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So much for the "roaring twenties," said Valentina Romei and Alan Smith in the Financial Times. After nearly two years of rapid growth following the initial shocks of pandemic lockdowns in 2020, the Commerce Department reported last week that the U.S. economy abruptly shrank in the first three months of 2022, contracting at an annualized rate of 1.4 percent. Economists expected we wouldn't match last year, when the economy grew by 5.7 percent. But "the double shock of COVID-19 and the Russian invasion of Ukraine" has pushed inflation well above expectations, putting the U.S. and other economies at risk of "a painful mix of high prices and low growth known as 'stagflation.'" With employers forced to raise wages by a tight labor market, inflation looks more likely to get "entrenched." Most economic observers anticipated a strong 2022; instead, we are left asking, "How bad could it get?"
The headline number on the economy isn't the whole story, said Neil Irwin in Axios. Trade deficits weigh heavily on GDP calculations because imports are subtracted from the overall figure. In the quarter, exports fell sharply because of weaker economic growth abroad, while imports soared, reflecting "an economy with significantly stronger domestic demand than the rest of the world." Despite inflation, consumer spending remained solid — a positive sign of "underlying growth in the U.S. economy."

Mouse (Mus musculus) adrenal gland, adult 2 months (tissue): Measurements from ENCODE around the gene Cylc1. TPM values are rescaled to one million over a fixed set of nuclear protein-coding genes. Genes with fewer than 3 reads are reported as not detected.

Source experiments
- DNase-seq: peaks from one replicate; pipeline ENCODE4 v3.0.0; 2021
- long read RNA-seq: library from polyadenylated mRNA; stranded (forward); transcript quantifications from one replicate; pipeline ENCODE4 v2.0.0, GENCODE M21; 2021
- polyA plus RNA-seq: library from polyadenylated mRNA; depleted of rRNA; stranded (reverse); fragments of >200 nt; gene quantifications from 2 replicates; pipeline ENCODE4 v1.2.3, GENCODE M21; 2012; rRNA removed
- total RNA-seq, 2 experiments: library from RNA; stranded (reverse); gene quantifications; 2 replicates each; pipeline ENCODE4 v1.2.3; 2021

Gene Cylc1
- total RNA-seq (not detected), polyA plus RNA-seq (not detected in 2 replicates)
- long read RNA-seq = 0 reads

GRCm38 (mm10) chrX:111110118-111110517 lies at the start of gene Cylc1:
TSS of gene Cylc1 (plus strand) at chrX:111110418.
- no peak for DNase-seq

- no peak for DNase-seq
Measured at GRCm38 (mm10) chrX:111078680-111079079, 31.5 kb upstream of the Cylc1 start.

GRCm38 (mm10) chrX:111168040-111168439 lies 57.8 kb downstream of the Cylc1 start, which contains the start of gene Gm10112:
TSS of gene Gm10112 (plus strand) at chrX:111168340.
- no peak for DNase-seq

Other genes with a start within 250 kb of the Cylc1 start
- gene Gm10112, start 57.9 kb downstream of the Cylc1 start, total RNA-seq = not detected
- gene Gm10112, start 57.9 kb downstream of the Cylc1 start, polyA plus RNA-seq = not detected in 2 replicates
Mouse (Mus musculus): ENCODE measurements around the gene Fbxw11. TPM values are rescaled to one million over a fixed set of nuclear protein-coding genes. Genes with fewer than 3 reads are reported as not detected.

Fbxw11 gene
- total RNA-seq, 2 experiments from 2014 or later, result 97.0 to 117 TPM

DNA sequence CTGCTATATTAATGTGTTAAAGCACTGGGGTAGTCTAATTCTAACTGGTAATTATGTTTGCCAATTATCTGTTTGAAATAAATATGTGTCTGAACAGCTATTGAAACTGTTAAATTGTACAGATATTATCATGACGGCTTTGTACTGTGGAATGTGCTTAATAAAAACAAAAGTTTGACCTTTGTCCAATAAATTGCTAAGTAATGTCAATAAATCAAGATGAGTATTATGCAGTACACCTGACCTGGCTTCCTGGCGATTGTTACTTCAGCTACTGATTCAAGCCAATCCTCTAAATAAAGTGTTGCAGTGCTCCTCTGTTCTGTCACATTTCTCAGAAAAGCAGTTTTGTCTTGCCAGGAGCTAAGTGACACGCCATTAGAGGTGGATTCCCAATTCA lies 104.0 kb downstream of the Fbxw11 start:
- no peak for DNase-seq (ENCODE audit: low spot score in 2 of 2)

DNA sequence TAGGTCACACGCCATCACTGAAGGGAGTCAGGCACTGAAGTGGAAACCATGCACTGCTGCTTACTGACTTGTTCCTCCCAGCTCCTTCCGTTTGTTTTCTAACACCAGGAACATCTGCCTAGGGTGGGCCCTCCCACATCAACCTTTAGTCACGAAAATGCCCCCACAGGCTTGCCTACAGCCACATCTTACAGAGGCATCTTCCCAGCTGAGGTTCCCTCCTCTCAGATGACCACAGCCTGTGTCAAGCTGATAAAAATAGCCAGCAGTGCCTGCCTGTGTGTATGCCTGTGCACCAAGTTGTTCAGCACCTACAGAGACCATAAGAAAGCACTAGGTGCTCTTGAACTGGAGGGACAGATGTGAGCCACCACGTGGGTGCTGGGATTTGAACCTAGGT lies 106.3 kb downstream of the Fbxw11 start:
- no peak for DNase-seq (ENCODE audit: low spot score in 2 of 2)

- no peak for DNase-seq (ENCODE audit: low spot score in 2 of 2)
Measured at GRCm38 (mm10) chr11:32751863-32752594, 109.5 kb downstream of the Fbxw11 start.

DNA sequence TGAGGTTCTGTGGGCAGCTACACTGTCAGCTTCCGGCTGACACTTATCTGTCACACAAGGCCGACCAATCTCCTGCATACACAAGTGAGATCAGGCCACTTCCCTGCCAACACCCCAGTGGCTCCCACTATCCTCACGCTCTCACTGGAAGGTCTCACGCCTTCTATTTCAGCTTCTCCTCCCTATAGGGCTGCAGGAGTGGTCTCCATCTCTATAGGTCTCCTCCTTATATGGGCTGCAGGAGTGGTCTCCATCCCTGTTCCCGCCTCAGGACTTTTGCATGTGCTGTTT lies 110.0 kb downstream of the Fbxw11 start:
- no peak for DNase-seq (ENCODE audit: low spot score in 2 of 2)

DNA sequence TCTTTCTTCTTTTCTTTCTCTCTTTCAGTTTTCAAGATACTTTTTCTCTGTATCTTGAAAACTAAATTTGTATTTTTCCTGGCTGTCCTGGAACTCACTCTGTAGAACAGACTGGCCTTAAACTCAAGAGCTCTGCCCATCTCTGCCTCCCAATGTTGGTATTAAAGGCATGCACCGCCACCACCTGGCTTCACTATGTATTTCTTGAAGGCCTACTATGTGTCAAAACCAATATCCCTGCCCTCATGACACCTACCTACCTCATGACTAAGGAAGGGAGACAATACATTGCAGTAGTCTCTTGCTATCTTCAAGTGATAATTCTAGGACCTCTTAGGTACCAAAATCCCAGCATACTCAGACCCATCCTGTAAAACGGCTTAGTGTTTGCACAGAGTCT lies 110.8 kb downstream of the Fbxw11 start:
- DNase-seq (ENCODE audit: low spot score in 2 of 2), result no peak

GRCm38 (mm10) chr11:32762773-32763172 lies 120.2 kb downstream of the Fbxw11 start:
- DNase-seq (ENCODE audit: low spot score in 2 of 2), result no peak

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Investors aren't seeing hopeful signs, said Mohamed El-Erian in the Financial Times. The S&P 500 fell 8.8 percent last month and is off to its worst start to any year since World War II. Nasdaq did yet worse, falling 13.3 percent, and even traditional safe havens in government bonds have broken down. Following two years of the Fed "turbocharging" the markets, investors have finally accepted that "the central bank has no choice but to take its foot off the stimulus accelerator." Amazon suffered its worst stock drop since 2006 after the e-commerce giant said it lost money in the first quarter and expects more losses coming, said Matt Day in Bloomberg. As a bellwether for consumer spending, Amazon's results are watched "closely for whether shoppers will trim their purchases to offset rising prices." Demand "remains strong," the company said, but not strong enough to support the "hiring and warehouse-building binge" it went on during the pandemic.
This isn't a 1970s redux, said Alan Blinder in The Wall Street Journal. When supply shocks caused inflation to soar and growth to slow in 1973, "no one knew how to think about it," and the Fed's faltering responses reflected that ignorance. The lesson was learned, and economists now "understand that inflation and unemployment naturally rise or fall together when supply shocks rule the roost." The Fed "underestimated how long it would take supply to catch up to surging demand," and rates must now rise substantially. But the economy remains "basically healthy," with unemployment low and Americans sitting on excess savings that should cushion the blow from a downturn. Any recession we get "shouldn't be deep and long."
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